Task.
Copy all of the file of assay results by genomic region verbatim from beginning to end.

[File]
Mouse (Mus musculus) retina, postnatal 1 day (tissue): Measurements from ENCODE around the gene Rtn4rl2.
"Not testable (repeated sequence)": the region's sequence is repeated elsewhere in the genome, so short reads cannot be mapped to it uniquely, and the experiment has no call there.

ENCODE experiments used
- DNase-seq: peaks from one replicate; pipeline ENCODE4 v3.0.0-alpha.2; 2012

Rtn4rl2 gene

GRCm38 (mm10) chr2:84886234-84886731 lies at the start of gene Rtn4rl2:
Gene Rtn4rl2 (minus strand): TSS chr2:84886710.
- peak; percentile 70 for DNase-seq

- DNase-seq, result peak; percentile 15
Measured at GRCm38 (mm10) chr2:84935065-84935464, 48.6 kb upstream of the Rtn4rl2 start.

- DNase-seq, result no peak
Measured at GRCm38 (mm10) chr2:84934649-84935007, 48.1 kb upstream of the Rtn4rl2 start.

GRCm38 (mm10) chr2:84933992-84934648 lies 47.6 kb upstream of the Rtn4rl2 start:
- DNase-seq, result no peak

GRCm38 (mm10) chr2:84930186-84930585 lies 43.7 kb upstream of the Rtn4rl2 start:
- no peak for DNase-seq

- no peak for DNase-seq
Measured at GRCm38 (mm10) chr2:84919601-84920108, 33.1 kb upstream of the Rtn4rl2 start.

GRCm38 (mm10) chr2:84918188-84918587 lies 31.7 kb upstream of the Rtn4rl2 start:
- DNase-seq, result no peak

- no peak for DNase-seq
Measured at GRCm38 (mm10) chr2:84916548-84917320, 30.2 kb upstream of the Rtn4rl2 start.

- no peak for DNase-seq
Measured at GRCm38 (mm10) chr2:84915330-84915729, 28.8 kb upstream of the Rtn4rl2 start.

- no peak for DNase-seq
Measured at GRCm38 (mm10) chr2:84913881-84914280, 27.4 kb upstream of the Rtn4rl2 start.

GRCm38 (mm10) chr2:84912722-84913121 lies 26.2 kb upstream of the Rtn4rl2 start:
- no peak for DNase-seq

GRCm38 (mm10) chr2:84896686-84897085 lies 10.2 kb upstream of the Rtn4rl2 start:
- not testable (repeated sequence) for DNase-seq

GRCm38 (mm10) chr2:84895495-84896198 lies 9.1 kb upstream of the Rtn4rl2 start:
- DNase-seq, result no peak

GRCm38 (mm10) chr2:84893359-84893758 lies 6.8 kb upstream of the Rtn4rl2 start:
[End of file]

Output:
Mouse (Mus musculus) retina, postnatal 1 day (tissue): Measurements from ENCODE around the gene Rtn4rl2.
"Not testable (repeated sequence)": the region's sequence is repeated elsewhere in the genome, so short reads cannot be mapped to it uniquely, and the experiment has no call there.

ENCODE experiments used
- DNase-seq: peaks from one replicate; pipeline ENCODE4 v3.0.0-alpha.2; 2012

Rtn4rl2 gene

GRCm38 (mm10) chr2:84886234-84886731 lies at the start of gene Rtn4rl2:
Gene Rtn4rl2 (minus strand): TSS chr2:84886710.
- peak; percentile 70 for DNase-seq

- DNase-seq, result peak; percentile 15
Measured at GRCm38 (mm10) chr2:84935065-84935464, 48.6 kb upstream of the Rtn4rl2 start.

- DNase-seq, result no peak
Measured at GRCm38 (mm10) chr2:84934649-84935007, 48.1 kb upstream of the Rtn4rl2 start.

GRCm38 (mm10) chr2:84933992-84934648 lies 47.6 kb upstream of the Rtn4rl2 start:
- DNase-seq, result no peak

GRCm38 (mm10) chr2:84930186-84930585 lies 43.7 kb upstream of the Rtn4rl2 start:
- no peak for DNase-seq

- no peak for DNase-seq
Measured at GRCm38 (mm10) chr2:84919601-84920108, 33.1 kb upstream of the Rtn4rl2 start.

GRCm38 (mm10) chr2:84918188-84918587 lies 31.7 kb upstream of the Rtn4rl2 start:
- DNase-seq, result no peak

- no peak for DNase-seq
Measured at GRCm38 (mm10) chr2:84916548-84917320, 30.2 kb upstream of the Rtn4rl2 start.

- no peak for DNase-seq
Measured at GRCm38 (mm10) chr2:84915330-84915729, 28.8 kb upstream of the Rtn4rl2 start.

- no peak for DNase-seq
Measured at GRCm38 (mm10) chr2:84913881-84914280, 27.4 kb upstream of the Rtn4rl2 start.

GRCm38 (mm10) chr2:84912722-84913121 lies 26.2 kb upstream of the Rtn4rl2 start:
- no peak for DNase-seq

GRCm38 (mm10) chr2:84896686-84897085 lies 10.2 kb upstream of the Rtn4rl2 start:
- not testable (repeated sequence) for DNase-seq

GRCm38 (mm10) chr2:84895495-84896198 lies 9.1 kb upstream of the Rtn4rl2 start:
- DNase-seq, result no peak

GRCm38 (mm10) chr2:84893359-84893758 lies 6.8 kb upstream of the Rtn4rl2 start: